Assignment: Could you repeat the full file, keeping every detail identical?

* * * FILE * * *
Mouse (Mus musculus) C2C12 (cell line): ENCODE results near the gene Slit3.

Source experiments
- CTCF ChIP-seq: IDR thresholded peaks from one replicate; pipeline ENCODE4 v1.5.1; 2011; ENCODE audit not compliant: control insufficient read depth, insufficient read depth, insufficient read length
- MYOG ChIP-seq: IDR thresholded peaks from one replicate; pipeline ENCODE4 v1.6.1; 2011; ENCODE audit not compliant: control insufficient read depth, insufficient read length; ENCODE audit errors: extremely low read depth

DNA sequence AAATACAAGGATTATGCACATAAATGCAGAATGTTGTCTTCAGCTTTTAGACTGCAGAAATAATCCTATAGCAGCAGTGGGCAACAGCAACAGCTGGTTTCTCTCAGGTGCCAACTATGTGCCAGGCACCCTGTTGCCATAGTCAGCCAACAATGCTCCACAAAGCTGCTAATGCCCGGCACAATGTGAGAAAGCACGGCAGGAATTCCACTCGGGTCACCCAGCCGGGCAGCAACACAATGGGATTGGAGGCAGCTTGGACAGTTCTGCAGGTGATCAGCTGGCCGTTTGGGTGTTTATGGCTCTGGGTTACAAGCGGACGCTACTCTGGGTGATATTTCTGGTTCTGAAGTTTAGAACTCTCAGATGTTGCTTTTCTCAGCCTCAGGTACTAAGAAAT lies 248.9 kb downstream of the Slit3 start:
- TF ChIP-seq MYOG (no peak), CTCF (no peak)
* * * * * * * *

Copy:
Mouse (Mus musculus) C2C12 (cell line): ENCODE results near the gene Slit3.

Source experiments
- CTCF ChIP-seq: IDR thresholded peaks from one replicate; pipeline ENCODE4 v1.5.1; 2011; ENCODE audit not compliant: control insufficient read depth, insufficient read depth, insufficient read length
- MYOG ChIP-seq: IDR thresholded peaks from one replicate; pipeline ENCODE4 v1.6.1; 2011; ENCODE audit not compliant: control insufficient read depth, insufficient read length; ENCODE audit errors: extremely low read depth

DNA sequence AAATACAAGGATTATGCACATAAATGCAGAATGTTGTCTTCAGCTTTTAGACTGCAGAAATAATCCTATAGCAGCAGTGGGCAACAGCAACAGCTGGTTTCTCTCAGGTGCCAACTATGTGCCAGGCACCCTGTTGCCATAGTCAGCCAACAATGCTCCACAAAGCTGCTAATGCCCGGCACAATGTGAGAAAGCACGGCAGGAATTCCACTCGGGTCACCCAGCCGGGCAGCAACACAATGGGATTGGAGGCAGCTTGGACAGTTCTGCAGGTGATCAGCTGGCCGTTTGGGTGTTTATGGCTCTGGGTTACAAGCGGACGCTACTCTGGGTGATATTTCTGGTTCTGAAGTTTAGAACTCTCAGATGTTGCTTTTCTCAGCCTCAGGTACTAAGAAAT lies 248.9 kb downstream of the Slit3 start:
- TF ChIP-seq MYOG (no peak), CTCF (no peak)